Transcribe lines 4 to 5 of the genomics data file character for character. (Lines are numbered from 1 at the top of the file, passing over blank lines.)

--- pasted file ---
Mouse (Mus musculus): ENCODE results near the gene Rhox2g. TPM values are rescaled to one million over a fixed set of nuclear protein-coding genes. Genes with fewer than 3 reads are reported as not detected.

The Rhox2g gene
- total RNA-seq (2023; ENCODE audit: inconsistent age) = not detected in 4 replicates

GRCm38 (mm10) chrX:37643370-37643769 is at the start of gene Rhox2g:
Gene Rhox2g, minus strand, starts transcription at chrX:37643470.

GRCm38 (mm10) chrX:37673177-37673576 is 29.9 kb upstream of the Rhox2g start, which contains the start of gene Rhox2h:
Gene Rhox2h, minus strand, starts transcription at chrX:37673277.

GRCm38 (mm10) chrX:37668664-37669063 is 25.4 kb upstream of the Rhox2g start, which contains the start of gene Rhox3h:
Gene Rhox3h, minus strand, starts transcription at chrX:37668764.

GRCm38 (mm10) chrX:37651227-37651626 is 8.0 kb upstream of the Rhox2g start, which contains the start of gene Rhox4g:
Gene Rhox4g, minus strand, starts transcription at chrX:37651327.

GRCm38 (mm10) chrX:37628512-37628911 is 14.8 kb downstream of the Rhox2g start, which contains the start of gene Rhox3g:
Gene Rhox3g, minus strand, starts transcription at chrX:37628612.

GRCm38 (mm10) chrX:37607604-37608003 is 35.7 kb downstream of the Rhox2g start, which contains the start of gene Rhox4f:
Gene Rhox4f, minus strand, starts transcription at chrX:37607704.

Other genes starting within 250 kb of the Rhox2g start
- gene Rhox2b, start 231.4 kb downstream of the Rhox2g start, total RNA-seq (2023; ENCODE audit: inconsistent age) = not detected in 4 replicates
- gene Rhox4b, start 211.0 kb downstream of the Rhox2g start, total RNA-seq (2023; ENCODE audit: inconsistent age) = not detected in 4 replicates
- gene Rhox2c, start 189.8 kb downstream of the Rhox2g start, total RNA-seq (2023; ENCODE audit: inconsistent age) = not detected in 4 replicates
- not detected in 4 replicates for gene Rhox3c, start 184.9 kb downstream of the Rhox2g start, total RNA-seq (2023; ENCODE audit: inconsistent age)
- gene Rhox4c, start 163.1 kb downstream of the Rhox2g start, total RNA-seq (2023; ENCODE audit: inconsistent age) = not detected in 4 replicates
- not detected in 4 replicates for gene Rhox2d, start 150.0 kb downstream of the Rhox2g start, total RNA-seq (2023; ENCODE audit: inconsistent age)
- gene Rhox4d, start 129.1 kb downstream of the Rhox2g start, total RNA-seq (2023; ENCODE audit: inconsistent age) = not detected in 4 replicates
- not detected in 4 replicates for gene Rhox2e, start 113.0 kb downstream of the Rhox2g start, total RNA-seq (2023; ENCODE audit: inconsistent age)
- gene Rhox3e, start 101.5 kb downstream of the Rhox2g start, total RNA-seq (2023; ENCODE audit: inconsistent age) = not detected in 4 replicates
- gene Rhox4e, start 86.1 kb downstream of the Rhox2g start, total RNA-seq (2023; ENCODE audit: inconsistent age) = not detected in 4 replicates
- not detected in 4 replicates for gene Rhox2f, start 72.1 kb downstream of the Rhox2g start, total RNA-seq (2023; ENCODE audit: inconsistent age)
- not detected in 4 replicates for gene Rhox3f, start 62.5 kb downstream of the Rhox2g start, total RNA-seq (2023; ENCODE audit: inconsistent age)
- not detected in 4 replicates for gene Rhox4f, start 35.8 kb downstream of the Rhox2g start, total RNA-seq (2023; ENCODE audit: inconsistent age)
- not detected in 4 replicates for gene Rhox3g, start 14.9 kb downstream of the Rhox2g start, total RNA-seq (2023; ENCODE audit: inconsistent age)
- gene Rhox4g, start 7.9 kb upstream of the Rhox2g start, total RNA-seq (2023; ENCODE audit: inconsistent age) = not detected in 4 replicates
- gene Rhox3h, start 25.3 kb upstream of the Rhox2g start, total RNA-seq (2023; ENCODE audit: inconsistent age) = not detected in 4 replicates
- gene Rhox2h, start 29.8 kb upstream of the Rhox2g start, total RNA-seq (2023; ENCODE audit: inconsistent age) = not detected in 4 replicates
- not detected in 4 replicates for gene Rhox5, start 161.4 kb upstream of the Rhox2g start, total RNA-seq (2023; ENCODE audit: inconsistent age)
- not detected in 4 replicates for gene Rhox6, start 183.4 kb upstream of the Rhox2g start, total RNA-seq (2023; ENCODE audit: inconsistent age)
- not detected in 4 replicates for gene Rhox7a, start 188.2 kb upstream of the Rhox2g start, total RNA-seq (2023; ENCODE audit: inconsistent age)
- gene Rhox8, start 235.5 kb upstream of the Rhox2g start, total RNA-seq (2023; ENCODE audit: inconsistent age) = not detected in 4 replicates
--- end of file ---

GRCm38 (mm10) chrX:37643370-37643769 is at the start of gene Rhox2g:
Gene Rhox2g, minus strand, starts transcription at chrX:37643470.